World Cup host Qatar doesn’t just have its sights set on football, it also hopes to attract its people’s gaming skills as it launches into the esports sector.
Many “majlis” rooms – communal gathering places attached to homes – have long doubled as video game hubs for groups of friends, mostly young men. “I guess that is where it all starts,” Samha said. “When you play in these majlises, you play in a very casual and fun way. “But if you want to take it to the professional level and play competitively against other teams and other players, you would want to participate in esport events, and I guess this is where Virtuocity comes in.”
Ibrahim Samha is head of the esports projects at Virtuocity, Qatar’s first dedicated gaming complex which was set up in 2019. Qatar aims for a slice of the fast-growing global esports market, and to diversify its economy away from energy by 2030.
After the Covid pandemic break, Virtuocity hosted its first major tournament in March this year. Virtuocity hosted the opening round of the Smash World Tour, the championship of Nintendo’s crossover fighting game Super Smash Bros, with 5,000 Qatari rial ($1,300) in prize money for the winner.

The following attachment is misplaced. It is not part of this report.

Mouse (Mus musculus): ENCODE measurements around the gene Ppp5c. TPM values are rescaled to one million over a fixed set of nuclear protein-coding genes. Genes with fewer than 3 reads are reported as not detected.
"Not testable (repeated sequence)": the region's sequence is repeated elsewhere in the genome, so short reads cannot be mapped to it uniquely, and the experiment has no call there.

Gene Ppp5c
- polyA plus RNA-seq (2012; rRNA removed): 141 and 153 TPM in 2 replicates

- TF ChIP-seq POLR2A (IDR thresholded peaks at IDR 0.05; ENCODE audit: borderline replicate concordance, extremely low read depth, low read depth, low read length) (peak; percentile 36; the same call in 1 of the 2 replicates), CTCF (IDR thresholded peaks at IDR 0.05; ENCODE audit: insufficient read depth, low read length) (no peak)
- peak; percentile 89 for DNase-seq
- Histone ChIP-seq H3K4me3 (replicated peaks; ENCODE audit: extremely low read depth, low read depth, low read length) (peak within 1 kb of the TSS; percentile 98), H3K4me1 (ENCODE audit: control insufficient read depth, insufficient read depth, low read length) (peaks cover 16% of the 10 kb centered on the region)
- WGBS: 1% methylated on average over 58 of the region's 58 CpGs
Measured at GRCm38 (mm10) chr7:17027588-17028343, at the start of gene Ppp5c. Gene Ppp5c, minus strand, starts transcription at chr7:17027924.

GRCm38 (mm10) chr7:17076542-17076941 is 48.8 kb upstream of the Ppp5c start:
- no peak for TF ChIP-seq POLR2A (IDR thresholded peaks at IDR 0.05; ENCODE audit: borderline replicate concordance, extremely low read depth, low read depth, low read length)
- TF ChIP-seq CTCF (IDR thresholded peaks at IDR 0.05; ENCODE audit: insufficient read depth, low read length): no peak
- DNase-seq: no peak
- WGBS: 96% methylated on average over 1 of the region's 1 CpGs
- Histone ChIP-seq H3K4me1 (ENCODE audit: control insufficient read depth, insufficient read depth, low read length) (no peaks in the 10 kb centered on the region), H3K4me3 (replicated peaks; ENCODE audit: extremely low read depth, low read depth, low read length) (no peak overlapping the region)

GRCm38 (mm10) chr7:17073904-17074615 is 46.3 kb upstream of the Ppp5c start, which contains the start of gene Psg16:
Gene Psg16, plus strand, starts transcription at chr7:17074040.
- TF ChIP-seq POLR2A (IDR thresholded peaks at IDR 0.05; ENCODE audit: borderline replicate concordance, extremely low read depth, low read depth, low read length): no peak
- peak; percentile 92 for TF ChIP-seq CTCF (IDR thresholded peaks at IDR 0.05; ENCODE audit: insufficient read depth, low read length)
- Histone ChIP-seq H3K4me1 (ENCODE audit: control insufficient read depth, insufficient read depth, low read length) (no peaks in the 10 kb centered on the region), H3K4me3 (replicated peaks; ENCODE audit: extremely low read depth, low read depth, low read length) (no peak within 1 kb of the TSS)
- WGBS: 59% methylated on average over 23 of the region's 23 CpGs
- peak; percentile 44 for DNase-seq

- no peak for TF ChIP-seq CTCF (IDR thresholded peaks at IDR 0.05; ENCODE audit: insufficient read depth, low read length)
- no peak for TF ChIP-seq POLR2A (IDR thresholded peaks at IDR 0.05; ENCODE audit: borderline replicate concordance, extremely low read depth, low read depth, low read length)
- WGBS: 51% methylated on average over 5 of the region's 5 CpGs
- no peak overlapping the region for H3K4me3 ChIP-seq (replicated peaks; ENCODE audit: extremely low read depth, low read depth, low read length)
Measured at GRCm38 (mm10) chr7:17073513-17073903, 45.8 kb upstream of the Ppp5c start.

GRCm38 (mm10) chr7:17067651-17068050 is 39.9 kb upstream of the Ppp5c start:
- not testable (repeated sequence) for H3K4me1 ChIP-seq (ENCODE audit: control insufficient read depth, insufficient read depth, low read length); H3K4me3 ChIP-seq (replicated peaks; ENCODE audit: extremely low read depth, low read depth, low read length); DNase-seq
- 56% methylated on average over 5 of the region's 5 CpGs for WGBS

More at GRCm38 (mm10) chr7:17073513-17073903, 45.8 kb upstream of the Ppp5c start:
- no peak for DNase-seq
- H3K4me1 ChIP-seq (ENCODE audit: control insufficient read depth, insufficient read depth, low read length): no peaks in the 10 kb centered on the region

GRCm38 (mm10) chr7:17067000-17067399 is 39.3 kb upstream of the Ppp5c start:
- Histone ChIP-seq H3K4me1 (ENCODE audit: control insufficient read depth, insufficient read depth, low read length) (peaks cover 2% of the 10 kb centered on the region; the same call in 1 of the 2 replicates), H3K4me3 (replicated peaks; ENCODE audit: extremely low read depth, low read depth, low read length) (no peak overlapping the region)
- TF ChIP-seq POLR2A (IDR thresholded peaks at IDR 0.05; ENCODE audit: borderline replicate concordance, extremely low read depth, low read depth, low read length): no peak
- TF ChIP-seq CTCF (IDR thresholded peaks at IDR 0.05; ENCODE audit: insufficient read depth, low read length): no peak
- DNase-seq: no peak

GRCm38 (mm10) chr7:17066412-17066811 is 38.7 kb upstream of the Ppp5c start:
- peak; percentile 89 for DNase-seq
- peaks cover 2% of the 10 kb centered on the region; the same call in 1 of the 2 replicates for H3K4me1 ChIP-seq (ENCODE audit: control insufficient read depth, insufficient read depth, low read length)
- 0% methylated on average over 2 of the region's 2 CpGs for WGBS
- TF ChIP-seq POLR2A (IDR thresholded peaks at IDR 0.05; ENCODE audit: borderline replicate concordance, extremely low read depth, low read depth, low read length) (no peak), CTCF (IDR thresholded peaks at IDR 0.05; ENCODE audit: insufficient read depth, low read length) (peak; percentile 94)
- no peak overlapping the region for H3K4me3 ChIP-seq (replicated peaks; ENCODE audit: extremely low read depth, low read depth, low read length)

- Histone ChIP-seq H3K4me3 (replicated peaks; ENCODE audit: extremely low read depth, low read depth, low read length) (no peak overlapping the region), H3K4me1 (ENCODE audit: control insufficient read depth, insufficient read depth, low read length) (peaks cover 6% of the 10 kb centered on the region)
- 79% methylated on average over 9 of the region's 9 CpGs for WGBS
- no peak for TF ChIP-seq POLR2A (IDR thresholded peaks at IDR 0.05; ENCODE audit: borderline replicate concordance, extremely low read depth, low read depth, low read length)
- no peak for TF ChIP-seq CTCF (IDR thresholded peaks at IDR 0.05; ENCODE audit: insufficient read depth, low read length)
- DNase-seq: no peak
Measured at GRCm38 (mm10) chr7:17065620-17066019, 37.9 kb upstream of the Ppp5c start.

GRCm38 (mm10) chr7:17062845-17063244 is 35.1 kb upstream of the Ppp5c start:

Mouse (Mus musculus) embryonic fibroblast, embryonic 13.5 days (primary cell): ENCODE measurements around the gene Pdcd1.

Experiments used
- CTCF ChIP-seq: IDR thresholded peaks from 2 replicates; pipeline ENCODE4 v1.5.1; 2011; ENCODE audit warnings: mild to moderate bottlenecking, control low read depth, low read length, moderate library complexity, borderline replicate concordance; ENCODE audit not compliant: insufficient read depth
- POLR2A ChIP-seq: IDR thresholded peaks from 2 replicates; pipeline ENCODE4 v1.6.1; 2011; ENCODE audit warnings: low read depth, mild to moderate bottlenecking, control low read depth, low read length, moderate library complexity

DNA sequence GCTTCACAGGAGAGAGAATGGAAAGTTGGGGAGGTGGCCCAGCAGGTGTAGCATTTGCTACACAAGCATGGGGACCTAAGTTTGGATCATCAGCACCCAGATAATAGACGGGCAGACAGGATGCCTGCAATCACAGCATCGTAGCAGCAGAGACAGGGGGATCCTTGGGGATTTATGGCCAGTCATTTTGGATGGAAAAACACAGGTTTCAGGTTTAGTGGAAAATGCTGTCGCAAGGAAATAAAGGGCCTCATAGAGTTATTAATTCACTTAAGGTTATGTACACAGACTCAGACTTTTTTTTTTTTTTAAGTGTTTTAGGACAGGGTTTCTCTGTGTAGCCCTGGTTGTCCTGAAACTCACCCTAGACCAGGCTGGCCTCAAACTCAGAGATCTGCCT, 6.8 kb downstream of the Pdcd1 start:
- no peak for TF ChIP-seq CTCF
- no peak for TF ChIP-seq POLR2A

An esports federation was created in late 2021 and gaming has even been integrated into the curriculum of Qatar’s International School of London to steel students as they venture forth into the 21st century’s digital realms.
Qatar needs, however, to build more clubs and eLeagues, host more tournaments and attract investment and studios that will create original content.
Gaming is popular around the Gulf and there is a very strong push from Qatar and Saudi Arabia, where the esports rise is a fairly recent phenomenon that began a little before the pandemic.